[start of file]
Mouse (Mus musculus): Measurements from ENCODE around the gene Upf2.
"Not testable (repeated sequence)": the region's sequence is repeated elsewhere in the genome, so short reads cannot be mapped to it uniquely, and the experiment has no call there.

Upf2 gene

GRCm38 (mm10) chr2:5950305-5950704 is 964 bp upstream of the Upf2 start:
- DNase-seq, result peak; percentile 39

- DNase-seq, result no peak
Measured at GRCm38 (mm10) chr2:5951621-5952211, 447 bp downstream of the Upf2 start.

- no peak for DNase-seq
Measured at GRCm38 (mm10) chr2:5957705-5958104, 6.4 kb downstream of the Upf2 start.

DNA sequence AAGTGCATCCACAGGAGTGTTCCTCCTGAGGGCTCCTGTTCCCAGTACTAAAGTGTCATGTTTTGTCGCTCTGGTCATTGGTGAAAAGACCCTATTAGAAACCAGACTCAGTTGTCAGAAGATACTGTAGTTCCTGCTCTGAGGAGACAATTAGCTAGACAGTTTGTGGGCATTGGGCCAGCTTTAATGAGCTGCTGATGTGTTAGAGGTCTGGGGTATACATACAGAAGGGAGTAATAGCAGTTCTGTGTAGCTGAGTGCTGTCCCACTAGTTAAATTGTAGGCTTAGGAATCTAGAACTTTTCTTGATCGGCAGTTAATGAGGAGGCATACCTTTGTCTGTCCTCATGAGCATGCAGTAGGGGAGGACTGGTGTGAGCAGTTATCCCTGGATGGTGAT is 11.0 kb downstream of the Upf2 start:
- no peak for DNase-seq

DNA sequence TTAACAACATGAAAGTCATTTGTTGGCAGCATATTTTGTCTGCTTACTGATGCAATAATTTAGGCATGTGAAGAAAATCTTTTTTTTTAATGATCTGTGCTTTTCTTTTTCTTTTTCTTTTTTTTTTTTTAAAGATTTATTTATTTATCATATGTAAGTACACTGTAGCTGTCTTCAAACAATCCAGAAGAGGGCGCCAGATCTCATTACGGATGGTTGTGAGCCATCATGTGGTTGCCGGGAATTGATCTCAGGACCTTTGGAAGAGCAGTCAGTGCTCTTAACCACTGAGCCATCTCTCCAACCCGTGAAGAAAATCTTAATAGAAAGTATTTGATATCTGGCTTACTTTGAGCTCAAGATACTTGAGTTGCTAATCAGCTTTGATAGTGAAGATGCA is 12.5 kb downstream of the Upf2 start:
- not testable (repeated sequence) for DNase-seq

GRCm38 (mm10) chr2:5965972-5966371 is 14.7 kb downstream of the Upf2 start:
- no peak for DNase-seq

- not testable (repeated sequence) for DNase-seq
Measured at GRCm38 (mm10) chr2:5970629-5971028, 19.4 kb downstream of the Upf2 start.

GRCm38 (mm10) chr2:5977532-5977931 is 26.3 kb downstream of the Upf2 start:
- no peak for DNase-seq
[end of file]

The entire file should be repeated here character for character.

Mouse (Mus musculus): Measurements from ENCODE around the gene Upf2.
"Not testable (repeated sequence)": the region's sequence is repeated elsewhere in the genome, so short reads cannot be mapped to it uniquely, and the experiment has no call there.

Upf2 gene

GRCm38 (mm10) chr2:5950305-5950704 is 964 bp upstream of the Upf2 start:
- DNase-seq, result peak; percentile 39

- DNase-seq, result no peak
Measured at GRCm38 (mm10) chr2:5951621-5952211, 447 bp downstream of the Upf2 start.

- no peak for DNase-seq
Measured at GRCm38 (mm10) chr2:5957705-5958104, 6.4 kb downstream of the Upf2 start.

DNA sequence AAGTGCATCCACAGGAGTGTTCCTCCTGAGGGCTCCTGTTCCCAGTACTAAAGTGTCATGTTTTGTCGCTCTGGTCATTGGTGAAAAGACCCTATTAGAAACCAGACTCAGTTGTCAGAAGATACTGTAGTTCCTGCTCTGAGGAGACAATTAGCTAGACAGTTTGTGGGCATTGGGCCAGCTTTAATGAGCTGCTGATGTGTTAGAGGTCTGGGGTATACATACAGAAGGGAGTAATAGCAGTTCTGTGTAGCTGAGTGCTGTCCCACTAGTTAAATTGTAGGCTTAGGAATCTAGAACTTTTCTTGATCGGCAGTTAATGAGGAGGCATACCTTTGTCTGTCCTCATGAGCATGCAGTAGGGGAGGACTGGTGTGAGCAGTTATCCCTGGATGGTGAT is 11.0 kb downstream of the Upf2 start:
- no peak for DNase-seq

DNA sequence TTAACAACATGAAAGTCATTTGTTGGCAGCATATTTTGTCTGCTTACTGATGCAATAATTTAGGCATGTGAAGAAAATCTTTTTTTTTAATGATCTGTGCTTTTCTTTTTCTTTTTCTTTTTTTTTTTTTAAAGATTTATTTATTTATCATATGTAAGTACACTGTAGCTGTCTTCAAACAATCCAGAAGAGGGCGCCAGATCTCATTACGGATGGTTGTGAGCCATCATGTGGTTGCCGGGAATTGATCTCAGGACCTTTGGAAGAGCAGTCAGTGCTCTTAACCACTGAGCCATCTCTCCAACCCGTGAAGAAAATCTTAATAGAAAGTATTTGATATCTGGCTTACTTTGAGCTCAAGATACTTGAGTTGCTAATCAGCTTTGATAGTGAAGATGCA is 12.5 kb downstream of the Upf2 start:
- not testable (repeated sequence) for DNase-seq

GRCm38 (mm10) chr2:5965972-5966371 is 14.7 kb downstream of the Upf2 start:
- no peak for DNase-seq

- not testable (repeated sequence) for DNase-seq
Measured at GRCm38 (mm10) chr2:5970629-5971028, 19.4 kb downstream of the Upf2 start.

GRCm38 (mm10) chr2:5977532-5977931 is 26.3 kb downstream of the Upf2 start:
- no peak for DNase-seq